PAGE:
Jenny Simmons vividly recalls stepping into the studio of one of the most accomplished songwriters in Nashville for her first writing collaboration.
“It was the first time I’d written with a real writer in Nashville. He’s written many singles in Christian music that have topped radio charts, and I was so nervous. Because I used to write songs – at that point, you know, I was twenty two years old – I was writing a song after I got into a fight with somebody, or I had a really great Bible study. There had to be some sort of Earth-shaking occasion that happened, and then I would journal those words out.”
“So I didn’t have any real discipline. Honestly, I just wrote on whim and whimsy. So when I got into this building with millions of fluorescent lights nothing was happening in my life there in the moment. There was nothing pressing that I really felt I was supposed to write about, and I didn’t know this man. I thought this was the weirdest thing ever. How are we going to write a song out of thin air? We don’t know each other! There’s no life drama! This was a bizarre moment.”
Then she glimpsed something on the composer’s piano.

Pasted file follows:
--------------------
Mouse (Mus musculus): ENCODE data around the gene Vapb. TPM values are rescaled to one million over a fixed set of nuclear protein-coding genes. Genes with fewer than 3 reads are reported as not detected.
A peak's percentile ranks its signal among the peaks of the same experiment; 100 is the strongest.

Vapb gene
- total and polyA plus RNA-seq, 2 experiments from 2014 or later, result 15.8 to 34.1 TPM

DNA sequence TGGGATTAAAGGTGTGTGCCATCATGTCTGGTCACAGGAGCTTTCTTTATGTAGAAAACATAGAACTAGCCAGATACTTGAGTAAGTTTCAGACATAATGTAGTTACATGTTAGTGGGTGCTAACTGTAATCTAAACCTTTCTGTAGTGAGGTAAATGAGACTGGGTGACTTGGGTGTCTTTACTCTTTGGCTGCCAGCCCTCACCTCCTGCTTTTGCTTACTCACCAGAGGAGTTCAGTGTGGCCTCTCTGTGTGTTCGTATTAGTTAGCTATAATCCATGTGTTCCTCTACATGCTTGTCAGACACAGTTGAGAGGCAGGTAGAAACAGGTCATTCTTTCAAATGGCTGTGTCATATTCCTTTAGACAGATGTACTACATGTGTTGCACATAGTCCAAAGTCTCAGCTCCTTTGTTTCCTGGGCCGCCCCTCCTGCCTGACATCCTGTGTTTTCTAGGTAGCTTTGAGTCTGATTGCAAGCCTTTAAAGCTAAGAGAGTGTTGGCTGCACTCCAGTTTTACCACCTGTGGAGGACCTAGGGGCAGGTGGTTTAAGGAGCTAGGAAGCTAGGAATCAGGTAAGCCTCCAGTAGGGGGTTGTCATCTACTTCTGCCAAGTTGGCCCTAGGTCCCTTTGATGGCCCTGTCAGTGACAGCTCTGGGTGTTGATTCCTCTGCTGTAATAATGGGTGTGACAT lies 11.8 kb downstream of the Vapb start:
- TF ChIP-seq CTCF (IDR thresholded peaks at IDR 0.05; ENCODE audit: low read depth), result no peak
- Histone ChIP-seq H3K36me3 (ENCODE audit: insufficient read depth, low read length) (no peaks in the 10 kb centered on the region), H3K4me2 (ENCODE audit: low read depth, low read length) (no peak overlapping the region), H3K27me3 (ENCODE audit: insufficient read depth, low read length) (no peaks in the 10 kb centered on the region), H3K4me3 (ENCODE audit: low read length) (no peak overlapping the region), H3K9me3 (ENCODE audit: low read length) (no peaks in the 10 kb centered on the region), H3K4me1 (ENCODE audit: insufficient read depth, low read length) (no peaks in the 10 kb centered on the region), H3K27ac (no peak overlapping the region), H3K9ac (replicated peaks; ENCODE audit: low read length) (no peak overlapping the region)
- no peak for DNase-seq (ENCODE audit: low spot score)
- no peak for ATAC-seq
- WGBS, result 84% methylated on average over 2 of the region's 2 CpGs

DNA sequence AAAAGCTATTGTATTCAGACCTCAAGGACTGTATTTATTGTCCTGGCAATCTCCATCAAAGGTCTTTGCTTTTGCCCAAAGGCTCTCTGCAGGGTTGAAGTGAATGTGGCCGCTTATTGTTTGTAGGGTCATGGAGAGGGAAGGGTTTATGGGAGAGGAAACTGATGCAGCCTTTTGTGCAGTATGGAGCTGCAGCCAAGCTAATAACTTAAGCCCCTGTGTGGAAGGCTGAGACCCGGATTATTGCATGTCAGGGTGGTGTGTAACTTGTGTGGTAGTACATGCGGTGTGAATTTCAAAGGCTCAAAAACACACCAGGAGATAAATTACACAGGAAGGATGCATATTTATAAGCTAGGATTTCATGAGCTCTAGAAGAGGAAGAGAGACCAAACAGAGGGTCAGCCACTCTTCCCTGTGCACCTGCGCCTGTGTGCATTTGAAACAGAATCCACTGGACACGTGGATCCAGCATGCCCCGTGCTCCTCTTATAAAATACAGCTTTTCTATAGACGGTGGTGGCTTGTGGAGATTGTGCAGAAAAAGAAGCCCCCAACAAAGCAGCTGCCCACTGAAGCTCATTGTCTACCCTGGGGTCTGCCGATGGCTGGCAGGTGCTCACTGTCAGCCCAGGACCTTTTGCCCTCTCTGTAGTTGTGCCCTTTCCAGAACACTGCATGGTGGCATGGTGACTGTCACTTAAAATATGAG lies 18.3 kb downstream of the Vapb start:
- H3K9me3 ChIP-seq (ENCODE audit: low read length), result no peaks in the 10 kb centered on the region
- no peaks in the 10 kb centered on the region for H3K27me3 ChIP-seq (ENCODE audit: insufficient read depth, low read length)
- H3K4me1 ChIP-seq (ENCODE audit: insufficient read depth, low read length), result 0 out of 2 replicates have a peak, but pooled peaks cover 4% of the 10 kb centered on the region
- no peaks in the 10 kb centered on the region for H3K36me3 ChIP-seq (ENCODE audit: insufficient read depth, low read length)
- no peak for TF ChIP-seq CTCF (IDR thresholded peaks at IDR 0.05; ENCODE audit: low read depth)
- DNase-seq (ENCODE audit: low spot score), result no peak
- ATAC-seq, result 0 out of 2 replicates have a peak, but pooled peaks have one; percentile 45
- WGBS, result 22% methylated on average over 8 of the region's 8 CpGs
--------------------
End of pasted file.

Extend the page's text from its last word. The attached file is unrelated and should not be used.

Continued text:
“Taped on his piano – there was this quote by a famous pianist, and it says something along the lines of – the great composer doesn’t work because he’s inspired. He shows up to work every day and hopes for inspiration.”
“I said, ‘Wow!’. And he said, ‘Oh! You see my note! Yeah, if you wait for inspiration and you wait for the perfect recipe to arrive at your door, you might not ever write a song. Instead, you’ve got to get up every day, work hard, and hope that inspiration arrives.’“
A truth in songwriting also extends to the way we heal from painful moments in our lives.
“So that works in songwriting, but I think a lot of times we think healing is going to happen instantly and overnight. You know, how we’re going we’re going to pray like, ‘God, fix this.’ I’d like this moment to go away. To make this situation disappear.
“But the truth is that healing is like a slow dance, and it takes time and effort and energy. The women especially that I’ve met along the way that are healing from sexual abuse, trauma, sexual exploitation, and trafficking know – they will tell you – healing doesn’t happen overnight for them. It’s a day by day, slow process, and they don’t only show up and do the work of healing when they feel like it. There’s a lot more days when they don’t feel like it.”
“I think anybody that’s walking through a season where they’re recovering from something – the process of healing doesn’t always happen overnight.“
On the Road with Jenny Simmons